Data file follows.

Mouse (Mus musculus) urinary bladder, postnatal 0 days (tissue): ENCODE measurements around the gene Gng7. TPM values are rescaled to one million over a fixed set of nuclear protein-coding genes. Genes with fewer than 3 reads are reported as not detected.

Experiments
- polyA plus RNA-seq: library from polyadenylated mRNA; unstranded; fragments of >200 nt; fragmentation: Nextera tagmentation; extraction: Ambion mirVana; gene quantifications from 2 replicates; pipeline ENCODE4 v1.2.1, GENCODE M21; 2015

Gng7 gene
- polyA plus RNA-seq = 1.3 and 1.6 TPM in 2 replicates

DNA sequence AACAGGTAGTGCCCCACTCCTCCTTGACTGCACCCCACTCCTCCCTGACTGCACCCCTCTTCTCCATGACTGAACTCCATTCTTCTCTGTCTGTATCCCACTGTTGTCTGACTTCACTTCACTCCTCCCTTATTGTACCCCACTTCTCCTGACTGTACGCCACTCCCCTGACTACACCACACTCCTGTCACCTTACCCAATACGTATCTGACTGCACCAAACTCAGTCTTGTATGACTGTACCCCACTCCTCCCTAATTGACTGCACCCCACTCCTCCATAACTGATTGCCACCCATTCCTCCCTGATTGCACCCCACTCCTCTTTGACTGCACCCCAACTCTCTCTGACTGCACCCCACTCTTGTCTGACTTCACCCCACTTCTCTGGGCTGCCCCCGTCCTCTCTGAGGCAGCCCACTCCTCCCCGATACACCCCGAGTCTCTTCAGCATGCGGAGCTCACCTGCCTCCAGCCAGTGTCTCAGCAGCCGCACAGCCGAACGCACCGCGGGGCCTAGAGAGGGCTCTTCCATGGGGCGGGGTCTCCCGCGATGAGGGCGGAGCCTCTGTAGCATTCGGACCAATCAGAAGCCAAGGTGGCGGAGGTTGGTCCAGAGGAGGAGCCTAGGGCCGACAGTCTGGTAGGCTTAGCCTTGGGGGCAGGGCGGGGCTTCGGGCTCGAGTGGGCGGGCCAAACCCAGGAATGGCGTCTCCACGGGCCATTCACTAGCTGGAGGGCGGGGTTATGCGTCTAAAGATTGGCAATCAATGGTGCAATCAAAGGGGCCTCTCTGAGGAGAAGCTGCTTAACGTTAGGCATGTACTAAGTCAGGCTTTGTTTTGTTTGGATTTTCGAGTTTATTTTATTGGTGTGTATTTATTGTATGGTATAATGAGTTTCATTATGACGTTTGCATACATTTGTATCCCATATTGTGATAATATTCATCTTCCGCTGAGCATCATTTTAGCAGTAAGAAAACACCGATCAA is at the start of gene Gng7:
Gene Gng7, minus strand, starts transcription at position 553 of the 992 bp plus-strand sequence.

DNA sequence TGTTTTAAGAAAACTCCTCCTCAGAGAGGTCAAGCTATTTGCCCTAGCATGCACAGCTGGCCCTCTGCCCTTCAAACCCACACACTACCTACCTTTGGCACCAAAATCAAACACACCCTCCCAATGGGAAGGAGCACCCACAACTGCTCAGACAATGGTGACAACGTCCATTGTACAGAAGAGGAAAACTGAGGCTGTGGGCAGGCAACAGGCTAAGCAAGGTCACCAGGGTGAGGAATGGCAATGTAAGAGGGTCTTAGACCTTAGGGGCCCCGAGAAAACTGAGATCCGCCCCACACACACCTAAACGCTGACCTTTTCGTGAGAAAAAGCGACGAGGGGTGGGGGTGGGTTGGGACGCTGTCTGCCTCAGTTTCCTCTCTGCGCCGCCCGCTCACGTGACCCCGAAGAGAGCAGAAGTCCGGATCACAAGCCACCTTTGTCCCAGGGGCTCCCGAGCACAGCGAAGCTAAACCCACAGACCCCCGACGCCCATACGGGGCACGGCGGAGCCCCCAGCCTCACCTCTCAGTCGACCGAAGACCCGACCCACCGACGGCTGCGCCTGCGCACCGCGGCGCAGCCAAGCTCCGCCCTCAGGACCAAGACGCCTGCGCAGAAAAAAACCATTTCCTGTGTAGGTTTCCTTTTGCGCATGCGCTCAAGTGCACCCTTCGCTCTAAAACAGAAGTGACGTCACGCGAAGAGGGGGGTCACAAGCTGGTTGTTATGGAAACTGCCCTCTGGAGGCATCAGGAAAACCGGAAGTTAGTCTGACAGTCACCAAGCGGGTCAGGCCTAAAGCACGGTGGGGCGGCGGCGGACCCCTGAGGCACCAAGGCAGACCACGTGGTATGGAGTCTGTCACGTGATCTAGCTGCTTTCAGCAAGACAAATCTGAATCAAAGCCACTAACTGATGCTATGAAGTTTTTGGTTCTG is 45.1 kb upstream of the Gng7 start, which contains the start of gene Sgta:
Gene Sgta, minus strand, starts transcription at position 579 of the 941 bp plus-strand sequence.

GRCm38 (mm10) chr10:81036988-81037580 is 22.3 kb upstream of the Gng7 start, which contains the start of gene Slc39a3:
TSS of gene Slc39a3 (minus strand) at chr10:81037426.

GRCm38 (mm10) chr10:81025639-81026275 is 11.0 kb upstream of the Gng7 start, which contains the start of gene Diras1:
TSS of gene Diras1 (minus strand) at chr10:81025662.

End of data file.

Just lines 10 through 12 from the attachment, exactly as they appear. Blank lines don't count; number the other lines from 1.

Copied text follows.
GRCm38 (mm10) chr10:81036988-81037580 is 22.3 kb upstream of the Gng7 start, which contains the start of gene Slc39a3:
TSS of gene Slc39a3 (minus strand) at chr10:81037426.

GRCm38 (mm10) chr10:81025639-81026275 is 11.0 kb upstream of the Gng7 start, which contains the start of gene Diras1: